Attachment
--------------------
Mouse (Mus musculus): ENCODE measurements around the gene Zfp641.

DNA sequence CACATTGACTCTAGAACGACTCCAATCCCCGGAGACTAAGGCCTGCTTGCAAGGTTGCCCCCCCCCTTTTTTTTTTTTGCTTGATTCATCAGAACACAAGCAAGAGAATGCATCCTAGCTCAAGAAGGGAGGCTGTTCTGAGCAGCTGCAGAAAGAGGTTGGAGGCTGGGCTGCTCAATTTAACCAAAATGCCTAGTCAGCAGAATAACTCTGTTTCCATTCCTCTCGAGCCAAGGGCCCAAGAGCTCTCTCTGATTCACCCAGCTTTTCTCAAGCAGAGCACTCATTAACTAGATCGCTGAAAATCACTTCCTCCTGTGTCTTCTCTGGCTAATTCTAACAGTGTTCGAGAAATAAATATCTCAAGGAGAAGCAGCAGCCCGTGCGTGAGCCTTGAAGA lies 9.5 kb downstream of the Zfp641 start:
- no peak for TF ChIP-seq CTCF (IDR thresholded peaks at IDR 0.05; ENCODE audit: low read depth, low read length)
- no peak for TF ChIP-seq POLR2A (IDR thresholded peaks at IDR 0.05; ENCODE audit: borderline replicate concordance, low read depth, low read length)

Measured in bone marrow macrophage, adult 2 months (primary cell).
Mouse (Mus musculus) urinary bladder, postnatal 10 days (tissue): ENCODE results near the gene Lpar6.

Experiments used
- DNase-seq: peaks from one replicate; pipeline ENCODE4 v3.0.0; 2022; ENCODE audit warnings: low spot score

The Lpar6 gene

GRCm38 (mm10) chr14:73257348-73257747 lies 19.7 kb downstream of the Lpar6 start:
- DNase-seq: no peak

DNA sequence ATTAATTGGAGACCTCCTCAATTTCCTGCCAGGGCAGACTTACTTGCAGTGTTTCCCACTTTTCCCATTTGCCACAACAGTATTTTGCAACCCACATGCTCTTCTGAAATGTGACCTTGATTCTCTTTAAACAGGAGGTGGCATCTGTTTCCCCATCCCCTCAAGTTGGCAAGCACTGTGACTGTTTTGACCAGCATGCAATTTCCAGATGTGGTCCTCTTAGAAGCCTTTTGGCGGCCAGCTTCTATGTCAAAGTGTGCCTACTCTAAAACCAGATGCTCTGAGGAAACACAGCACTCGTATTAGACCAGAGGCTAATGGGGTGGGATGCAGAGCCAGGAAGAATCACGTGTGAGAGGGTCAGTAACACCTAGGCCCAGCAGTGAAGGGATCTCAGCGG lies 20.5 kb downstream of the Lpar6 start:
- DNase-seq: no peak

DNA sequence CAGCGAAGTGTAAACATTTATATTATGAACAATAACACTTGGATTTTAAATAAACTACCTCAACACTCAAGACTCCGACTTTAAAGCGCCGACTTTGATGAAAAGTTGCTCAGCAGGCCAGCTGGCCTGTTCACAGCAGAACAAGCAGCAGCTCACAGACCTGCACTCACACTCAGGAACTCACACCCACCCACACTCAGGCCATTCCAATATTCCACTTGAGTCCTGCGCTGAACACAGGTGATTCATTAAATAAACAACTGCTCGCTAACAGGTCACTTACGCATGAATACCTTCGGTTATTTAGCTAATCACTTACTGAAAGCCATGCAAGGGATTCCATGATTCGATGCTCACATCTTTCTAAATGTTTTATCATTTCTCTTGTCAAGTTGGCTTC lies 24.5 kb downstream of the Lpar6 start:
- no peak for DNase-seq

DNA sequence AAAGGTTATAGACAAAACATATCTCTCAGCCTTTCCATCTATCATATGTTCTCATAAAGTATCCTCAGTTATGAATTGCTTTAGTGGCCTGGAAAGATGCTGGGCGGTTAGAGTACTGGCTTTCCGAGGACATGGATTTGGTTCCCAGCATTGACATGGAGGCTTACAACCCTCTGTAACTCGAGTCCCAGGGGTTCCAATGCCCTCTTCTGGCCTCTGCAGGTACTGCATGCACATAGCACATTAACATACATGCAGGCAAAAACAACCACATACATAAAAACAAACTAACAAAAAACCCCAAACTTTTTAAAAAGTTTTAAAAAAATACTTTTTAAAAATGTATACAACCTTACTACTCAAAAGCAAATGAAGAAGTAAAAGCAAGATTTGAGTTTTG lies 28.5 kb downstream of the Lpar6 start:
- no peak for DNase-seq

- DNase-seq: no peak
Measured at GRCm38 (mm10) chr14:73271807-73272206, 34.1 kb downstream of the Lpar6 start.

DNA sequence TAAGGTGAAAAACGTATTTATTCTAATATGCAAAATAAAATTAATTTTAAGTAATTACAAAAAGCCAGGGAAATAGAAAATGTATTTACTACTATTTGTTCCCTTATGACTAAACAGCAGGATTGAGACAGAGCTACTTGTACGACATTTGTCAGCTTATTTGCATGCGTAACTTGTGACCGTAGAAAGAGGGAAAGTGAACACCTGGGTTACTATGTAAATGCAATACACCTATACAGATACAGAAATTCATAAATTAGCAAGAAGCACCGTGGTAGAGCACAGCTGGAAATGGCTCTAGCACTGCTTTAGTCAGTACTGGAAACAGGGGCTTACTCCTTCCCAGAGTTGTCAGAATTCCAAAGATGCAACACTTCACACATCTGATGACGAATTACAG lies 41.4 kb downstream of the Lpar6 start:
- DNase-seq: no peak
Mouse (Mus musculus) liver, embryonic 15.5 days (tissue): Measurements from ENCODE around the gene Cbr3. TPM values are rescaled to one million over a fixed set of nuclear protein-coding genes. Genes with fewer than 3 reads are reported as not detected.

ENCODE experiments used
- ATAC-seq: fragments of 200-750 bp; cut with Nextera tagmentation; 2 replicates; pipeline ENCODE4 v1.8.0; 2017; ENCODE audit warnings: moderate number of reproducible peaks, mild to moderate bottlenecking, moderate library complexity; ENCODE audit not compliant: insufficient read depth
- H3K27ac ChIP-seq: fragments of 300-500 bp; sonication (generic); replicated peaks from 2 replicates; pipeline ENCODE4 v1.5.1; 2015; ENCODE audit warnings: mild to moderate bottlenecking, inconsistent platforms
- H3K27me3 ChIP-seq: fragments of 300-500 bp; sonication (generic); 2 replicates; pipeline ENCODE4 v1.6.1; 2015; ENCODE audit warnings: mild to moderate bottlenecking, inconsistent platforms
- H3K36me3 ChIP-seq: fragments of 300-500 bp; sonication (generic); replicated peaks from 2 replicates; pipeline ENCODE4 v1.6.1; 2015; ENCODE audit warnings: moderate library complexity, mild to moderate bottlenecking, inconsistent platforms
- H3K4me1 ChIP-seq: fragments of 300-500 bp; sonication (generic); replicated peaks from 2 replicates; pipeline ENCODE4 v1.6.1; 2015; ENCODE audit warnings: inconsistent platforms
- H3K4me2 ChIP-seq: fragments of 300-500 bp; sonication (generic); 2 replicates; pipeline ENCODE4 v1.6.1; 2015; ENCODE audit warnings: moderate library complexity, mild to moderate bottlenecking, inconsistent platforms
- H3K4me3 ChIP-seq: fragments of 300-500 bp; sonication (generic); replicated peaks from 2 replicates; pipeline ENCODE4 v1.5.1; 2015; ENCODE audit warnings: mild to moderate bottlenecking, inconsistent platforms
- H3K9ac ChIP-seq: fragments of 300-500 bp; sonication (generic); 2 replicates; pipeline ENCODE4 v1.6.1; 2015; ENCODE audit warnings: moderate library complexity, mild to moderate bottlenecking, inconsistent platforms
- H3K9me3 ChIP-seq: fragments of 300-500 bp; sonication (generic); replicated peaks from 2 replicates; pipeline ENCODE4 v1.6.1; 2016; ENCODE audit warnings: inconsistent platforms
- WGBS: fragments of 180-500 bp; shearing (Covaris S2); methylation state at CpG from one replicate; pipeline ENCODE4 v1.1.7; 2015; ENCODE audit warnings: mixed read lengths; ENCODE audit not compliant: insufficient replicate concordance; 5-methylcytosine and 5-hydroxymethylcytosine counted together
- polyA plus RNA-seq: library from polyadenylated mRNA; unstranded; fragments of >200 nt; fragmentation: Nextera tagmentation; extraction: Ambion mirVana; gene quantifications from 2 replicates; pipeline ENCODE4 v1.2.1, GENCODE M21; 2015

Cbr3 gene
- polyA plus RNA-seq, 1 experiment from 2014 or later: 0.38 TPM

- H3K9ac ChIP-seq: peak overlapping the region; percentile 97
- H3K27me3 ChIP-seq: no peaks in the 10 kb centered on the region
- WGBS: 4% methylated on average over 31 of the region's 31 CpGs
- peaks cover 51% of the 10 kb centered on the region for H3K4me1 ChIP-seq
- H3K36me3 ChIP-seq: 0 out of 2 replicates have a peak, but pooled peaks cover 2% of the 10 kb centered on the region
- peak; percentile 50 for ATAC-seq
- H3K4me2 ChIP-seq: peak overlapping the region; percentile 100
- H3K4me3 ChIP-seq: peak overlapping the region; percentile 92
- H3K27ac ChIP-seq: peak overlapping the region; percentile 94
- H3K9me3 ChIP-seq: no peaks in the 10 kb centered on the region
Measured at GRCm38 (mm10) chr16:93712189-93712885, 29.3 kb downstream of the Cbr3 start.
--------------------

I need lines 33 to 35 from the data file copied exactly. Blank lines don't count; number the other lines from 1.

- WGBS: fragments of 180-500 bp; shearing (Covaris S2); methylation state at CpG from one replicate; pipeline ENCODE4 v1.1.7; 2015; ENCODE audit warnings: mixed read lengths; ENCODE audit not compliant: insufficient replicate concordance; 5-methylcytosine and 5-hydroxymethylcytosine counted together
- polyA plus RNA-seq: library from polyadenylated mRNA; unstranded; fragments of >200 nt; fragmentation: Nextera tagmentation; extraction: Ambion mirVana; gene quantifications from 2 replicates; pipeline ENCODE4 v1.2.1, GENCODE M21; 2015

Cbr3 gene